Sunday, November 16, 2008

Yes, Virginia, There Is An Internet.

Virginia Heffernan often writes her "Medium" column in the Times Magazine with the seeming assumption that her readers don't own computers or read anything in print but her -- an odd approach for someone who writes regularly about the intersection of technology, commerce and ideas.

But even by Heffernan's standards, today's installment, "Clicking and Choosing: The election according to YouTube" goes as bit far in assuming her readers know as little about the world as she apparently does. Heffernan essentially devotes an entire column to the topic of politicians using YouTube to promote themselves -- a trend covered so often elsewhere that perhaps it seemed, suddenly, new all over again to her weary editors.

Or maybe they just like having stories regurgitated in the manner of a Wikipedia entry, for easy digestion. That's Hefferman's specialty.

"During the presidential election," Heffernan begins, "YouTube turned from a hectic mosaic of weird video clips to a first-stop source for political everything. Every gotcha moment, spoof, pundit’s musing, TV clip, campaign speech, formal ad and handmade polemic cropped up there."

After a bit of matter-of-fact historical background -- "YouTube" didn't exist in 2004," she helpfully informs those readers who've just returned from a four-year trip to the Indonesian jungle -- Heffernan then goes on to tell us that long speeches, offhand jokes and controversial interviews all made it online in the YouTube format. She counts each candidate's videos (McCain has 330, Obama 1,821), explains how a former political reporter now at YouTube encouraged candidates to use the website, and lists several examples of famous YouTube campaign moments, such as's hugely famous "Yes We Can" music video.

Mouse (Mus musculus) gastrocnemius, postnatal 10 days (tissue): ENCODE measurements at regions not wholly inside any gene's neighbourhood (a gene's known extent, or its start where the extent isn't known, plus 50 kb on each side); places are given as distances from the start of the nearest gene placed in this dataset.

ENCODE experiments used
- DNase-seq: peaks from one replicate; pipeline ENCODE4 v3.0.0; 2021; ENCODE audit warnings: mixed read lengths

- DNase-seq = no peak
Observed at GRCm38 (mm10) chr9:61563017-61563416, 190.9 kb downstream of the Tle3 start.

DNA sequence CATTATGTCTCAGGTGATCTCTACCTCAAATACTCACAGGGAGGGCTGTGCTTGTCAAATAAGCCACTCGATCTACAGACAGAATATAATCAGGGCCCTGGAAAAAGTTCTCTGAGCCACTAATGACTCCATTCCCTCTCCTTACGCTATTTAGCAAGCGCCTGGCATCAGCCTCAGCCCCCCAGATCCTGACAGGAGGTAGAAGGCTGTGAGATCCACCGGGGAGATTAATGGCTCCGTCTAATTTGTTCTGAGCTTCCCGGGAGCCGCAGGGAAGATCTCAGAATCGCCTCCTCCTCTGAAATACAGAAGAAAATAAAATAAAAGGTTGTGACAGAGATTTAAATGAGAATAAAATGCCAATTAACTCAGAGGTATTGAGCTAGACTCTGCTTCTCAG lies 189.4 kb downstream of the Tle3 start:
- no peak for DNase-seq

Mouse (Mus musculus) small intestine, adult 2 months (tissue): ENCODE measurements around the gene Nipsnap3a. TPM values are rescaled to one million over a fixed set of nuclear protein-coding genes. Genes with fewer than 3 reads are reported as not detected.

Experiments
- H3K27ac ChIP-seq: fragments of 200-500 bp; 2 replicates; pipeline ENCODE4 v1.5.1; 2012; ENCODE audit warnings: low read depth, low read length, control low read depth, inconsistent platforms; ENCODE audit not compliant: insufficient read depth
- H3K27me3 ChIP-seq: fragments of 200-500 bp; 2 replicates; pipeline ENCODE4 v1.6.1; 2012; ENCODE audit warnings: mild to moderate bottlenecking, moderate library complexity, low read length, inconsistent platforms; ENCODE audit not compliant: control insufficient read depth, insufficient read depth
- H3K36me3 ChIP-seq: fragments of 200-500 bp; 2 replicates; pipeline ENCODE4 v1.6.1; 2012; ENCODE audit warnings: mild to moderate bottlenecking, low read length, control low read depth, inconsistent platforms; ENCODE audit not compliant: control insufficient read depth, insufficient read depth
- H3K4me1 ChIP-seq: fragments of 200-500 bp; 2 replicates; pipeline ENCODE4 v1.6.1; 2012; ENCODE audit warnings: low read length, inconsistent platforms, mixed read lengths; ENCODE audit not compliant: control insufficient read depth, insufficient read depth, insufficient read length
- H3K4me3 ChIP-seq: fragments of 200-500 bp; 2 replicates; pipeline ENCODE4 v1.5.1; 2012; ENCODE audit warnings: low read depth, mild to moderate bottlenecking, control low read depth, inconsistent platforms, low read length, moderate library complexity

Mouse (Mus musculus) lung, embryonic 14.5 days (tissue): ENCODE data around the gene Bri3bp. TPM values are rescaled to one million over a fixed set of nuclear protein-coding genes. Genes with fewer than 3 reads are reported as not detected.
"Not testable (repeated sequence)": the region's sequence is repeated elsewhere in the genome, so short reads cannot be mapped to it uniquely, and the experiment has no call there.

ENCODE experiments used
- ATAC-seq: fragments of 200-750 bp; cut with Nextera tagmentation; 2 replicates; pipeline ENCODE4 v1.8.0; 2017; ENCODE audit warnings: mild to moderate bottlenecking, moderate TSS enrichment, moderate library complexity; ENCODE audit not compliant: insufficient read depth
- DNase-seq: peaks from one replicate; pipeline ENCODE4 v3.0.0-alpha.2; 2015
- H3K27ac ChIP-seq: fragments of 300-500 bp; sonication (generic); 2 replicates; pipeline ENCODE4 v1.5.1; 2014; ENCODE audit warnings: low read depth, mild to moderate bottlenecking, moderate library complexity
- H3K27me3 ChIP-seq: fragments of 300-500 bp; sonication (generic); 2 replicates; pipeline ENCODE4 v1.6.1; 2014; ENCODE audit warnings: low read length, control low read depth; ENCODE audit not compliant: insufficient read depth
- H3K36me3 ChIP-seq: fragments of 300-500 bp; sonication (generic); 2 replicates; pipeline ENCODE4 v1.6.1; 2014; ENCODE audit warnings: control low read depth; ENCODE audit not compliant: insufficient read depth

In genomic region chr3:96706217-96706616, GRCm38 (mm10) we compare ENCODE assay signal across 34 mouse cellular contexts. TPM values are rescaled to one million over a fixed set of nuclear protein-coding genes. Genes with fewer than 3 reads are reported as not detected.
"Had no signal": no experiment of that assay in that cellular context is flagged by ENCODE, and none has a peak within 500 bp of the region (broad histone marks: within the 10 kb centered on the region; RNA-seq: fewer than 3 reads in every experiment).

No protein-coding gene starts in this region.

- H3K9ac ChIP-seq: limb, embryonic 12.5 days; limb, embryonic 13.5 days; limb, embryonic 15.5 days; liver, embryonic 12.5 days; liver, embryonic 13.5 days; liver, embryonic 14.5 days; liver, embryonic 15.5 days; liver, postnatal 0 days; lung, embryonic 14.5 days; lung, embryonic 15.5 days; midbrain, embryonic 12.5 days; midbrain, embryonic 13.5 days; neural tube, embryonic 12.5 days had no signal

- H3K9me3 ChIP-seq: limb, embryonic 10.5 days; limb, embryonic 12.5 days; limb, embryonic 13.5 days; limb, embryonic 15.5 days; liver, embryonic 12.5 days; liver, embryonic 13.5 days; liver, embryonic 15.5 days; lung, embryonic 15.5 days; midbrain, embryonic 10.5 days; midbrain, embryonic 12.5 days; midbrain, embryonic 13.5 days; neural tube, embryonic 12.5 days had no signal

Does she truly not realize that all this information -- and more -- was reported hundreds of times elsewhere over the last year of the campaign? Have her editors been equally remiss in reading about web video's role in electoral politics? Here's just one of dozens of articles on the topic, this a piece in the June 25, 2007 Economist, that began: "It has been called the YouTube election." That's right, 17 months ago.

It might have been worth it to slog through the same old thesis and information, perhaps, if Heffernan had some new insight to offer. But in the end, she has nothing to say that doesn't go without saying. Here's her stating-the-obvious conclusion from the just-ended YouTube campaign:

As a minicivilization, though — with heroes and villains and mores and bylaws — YouTube is a fascinating place. In 2008, a group of dogged politicos climbed its hierarchy. They created some videos that glorified the persona of the orator, and others that censured anyone playful or reckless enough to sing about bombing Iran. As he was in the election, the big winner on YouTube was Barack Obama.

Obama's victory also falls into the category of previously reported news.

But let's stay hopeful for next week's Heffernan column, which will address the fact that more American appear to be "Googling" things.

No comments: